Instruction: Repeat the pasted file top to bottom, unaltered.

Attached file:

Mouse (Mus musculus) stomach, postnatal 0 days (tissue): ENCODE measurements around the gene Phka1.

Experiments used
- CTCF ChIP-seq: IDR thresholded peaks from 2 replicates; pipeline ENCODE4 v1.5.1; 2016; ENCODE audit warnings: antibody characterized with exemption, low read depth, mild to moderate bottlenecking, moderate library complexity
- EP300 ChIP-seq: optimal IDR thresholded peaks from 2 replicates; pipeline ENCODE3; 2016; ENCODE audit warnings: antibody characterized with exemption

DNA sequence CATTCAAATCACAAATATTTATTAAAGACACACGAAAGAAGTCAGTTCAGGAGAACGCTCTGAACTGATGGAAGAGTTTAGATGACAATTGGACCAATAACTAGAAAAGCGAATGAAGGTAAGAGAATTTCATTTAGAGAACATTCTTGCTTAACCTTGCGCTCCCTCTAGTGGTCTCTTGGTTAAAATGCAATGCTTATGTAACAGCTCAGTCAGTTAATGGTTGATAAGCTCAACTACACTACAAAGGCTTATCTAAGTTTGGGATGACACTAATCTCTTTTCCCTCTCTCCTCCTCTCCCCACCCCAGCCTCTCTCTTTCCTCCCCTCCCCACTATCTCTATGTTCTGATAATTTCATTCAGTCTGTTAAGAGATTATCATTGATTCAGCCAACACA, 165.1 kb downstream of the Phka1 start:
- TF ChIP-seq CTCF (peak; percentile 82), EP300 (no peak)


Mouse (Mus musculus) stomach, postnatal 0 days (tissue): ENCODE measurements around the gene Phka1.

Experiments used
- CTCF ChIP-seq: IDR thresholded peaks from 2 replicates; pipeline ENCODE4 v1.5.1; 2016; ENCODE audit warnings: antibody characterized with exemption, low read depth, mild to moderate bottlenecking, moderate library complexity
- EP300 ChIP-seq: optimal IDR thresholded peaks from 2 replicates; pipeline ENCODE3; 2016; ENCODE audit warnings: antibody characterized with exemption

DNA sequence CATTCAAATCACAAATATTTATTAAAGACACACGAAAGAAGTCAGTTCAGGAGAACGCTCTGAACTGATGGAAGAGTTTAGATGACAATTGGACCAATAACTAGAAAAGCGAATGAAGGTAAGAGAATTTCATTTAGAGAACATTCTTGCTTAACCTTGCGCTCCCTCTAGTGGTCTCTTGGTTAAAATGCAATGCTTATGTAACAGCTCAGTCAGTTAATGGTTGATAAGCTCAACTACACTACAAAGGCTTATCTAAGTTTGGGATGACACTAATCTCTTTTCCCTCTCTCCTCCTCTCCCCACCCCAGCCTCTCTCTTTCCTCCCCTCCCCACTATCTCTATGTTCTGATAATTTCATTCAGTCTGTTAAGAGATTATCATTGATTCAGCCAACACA, 165.1 kb downstream of the Phka1 start:
- TF ChIP-seq CTCF (peak; percentile 82), EP300 (no peak)